John Dewey's Philosophy of Spirit, with the 1897 Lecture on Hegel

By John R. Shook; James A. Good et al. | Go to book overview

DEWEY’S NATURALIZED PHILOSOPHY
OF SPIRIT AND RELIGION

John R. Shook

John Dewey was born October 20, 1859, in Burlington, Vermont. He received his BA from the University of Vermont in 1879 and his PhD in philosophy from Johns Hopkins University in 1884. From 1884 to 1894, he taught philosophy at the University of Michigan, interrupted by a year at the University of Minnesota in 1888–89. From 1894 to 1904, Dewey was professor and chair of the philosophy, psychology, and pedagogy department at the University of Chicago, and with his wife, Alice, he directed an experimental school of primary education. Dewey joined the philosophy faculty of Columbia University in 1905 and taught there until retiring in 1930.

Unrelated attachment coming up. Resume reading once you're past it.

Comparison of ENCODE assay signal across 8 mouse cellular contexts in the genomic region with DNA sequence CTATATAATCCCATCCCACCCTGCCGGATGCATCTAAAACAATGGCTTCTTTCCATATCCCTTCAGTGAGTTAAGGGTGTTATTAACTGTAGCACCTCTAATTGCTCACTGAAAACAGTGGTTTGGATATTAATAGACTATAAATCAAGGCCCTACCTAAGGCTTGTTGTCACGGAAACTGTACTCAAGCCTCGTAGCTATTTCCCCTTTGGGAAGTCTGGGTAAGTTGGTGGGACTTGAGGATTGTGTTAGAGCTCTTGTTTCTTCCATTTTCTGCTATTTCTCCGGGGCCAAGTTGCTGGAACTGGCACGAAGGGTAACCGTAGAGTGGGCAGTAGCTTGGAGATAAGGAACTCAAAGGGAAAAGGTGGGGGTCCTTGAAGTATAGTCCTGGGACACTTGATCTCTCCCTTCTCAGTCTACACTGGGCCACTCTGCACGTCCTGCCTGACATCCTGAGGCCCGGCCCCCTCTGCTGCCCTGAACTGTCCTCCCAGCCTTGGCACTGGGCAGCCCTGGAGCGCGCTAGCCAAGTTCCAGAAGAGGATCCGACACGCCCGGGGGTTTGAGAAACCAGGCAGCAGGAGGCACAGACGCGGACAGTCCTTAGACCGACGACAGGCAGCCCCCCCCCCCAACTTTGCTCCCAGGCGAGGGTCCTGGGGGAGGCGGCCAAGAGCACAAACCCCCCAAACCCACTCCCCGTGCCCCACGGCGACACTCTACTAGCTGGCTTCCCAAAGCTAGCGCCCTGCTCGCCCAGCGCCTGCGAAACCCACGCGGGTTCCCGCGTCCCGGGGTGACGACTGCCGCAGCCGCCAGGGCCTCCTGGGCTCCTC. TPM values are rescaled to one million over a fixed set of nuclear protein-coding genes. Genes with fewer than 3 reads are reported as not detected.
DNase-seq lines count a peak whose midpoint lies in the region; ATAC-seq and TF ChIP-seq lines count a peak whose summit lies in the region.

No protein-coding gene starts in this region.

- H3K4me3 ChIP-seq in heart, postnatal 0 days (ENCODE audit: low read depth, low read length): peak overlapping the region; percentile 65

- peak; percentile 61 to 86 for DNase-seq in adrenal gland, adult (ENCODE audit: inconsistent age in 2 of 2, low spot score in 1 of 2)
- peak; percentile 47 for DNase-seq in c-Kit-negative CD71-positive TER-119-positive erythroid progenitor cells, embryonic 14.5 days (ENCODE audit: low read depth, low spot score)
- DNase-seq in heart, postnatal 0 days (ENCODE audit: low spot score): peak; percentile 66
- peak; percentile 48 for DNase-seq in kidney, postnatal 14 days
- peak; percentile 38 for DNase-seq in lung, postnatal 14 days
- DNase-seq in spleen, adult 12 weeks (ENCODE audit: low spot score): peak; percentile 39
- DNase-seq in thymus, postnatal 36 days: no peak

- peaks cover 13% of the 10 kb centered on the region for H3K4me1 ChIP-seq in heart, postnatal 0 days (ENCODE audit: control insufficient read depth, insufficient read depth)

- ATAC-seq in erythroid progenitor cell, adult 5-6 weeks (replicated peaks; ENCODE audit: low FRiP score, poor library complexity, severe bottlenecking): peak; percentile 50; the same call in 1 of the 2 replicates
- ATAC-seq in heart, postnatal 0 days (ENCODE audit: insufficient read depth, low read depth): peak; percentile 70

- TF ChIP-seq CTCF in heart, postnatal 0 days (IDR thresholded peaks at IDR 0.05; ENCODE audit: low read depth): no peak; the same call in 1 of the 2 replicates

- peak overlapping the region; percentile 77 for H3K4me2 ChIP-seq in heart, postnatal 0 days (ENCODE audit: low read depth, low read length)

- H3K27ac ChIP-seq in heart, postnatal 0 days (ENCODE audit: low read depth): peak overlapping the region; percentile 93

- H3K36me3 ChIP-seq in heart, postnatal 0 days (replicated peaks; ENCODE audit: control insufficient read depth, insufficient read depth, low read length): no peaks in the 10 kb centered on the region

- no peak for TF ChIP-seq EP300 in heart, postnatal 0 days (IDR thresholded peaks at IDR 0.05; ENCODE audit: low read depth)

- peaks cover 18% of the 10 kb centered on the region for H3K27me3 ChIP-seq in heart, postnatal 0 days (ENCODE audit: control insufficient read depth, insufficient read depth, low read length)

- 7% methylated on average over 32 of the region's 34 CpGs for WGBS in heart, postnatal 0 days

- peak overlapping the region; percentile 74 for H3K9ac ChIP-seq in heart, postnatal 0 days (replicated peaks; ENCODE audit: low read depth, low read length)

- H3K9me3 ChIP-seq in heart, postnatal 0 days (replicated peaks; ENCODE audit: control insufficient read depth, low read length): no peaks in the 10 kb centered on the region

During his years at Columbia he traveled the world as a philosopher, social and political theorist, and educational consultant. Among his major journeys are his lectures in Japan and China from 1919 to 1921, his visit to Turkey in 1924 to recommend educational policy, and a tour of schools in the USSR in 1928. Nonetheless, Dewey never ignored American social issues. He was outspoken on education,

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